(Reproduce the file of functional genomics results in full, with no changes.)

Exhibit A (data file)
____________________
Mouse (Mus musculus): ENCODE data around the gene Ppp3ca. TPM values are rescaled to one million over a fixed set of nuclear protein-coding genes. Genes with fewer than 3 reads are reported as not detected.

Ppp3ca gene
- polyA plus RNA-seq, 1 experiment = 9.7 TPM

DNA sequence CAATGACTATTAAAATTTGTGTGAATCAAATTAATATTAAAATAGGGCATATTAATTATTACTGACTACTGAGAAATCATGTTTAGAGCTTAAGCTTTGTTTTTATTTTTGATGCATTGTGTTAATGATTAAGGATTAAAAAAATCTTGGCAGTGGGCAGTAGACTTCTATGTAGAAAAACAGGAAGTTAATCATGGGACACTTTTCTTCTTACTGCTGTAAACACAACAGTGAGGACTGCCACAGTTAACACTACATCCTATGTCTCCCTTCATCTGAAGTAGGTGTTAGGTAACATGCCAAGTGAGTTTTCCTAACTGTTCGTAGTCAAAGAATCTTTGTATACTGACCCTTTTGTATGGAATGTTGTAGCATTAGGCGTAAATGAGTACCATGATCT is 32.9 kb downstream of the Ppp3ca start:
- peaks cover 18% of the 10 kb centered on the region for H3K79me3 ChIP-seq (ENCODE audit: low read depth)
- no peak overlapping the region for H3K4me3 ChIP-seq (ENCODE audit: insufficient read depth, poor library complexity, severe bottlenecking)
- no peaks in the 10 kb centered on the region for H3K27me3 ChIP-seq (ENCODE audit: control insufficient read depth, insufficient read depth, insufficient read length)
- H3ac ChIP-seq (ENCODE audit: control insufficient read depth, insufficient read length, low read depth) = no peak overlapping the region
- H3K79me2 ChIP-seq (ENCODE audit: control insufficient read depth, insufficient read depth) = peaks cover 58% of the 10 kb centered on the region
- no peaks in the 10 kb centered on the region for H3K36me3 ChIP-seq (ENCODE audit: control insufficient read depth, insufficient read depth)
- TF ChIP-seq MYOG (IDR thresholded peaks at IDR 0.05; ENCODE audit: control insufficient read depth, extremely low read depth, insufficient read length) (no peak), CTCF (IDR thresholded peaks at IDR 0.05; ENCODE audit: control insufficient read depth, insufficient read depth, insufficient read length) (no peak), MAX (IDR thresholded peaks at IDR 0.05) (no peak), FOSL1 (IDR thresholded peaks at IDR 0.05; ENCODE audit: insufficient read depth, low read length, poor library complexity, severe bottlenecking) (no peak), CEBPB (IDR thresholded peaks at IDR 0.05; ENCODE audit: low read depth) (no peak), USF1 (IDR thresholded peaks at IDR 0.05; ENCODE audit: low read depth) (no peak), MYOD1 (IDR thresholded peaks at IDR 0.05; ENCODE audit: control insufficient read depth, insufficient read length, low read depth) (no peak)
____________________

Mouse (Mus musculus): ENCODE data around the gene Ppp3ca. TPM values are rescaled to one million over a fixed set of nuclear protein-coding genes. Genes with fewer than 3 reads are reported as not detected.

Ppp3ca gene
- polyA plus RNA-seq, 1 experiment = 9.7 TPM

DNA sequence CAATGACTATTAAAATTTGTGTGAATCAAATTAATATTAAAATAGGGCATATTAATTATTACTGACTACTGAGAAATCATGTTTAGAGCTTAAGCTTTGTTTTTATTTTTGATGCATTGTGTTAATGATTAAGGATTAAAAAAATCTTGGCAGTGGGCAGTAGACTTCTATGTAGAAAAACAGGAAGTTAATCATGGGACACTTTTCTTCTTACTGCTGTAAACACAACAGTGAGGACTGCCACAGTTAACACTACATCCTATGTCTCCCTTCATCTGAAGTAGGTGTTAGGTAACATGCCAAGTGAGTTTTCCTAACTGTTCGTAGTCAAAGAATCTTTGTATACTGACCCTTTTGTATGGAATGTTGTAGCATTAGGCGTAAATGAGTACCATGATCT is 32.9 kb downstream of the Ppp3ca start:
- peaks cover 18% of the 10 kb centered on the region for H3K79me3 ChIP-seq (ENCODE audit: low read depth)
- no peak overlapping the region for H3K4me3 ChIP-seq (ENCODE audit: insufficient read depth, poor library complexity, severe bottlenecking)
- no peaks in the 10 kb centered on the region for H3K27me3 ChIP-seq (ENCODE audit: control insufficient read depth, insufficient read depth, insufficient read length)
- H3ac ChIP-seq (ENCODE audit: control insufficient read depth, insufficient read length, low read depth) = no peak overlapping the region
- H3K79me2 ChIP-seq (ENCODE audit: control insufficient read depth, insufficient read depth) = peaks cover 58% of the 10 kb centered on the region
- no peaks in the 10 kb centered on the region for H3K36me3 ChIP-seq (ENCODE audit: control insufficient read depth, insufficient read depth)
- TF ChIP-seq MYOG (IDR thresholded peaks at IDR 0.05; ENCODE audit: control insufficient read depth, extremely low read depth, insufficient read length) (no peak), CTCF (IDR thresholded peaks at IDR 0.05; ENCODE audit: control insufficient read depth, insufficient read depth, insufficient read length) (no peak), MAX (IDR thresholded peaks at IDR 0.05) (no peak), FOSL1 (IDR thresholded peaks at IDR 0.05; ENCODE audit: insufficient read depth, low read length, poor library complexity, severe bottlenecking) (no peak), CEBPB (IDR thresholded peaks at IDR 0.05; ENCODE audit: low read depth) (no peak), USF1 (IDR thresholded peaks at IDR 0.05; ENCODE audit: low read depth) (no peak), MYOD1 (IDR thresholded peaks at IDR 0.05; ENCODE audit: control insufficient read depth, insufficient read length, low read depth) (no peak)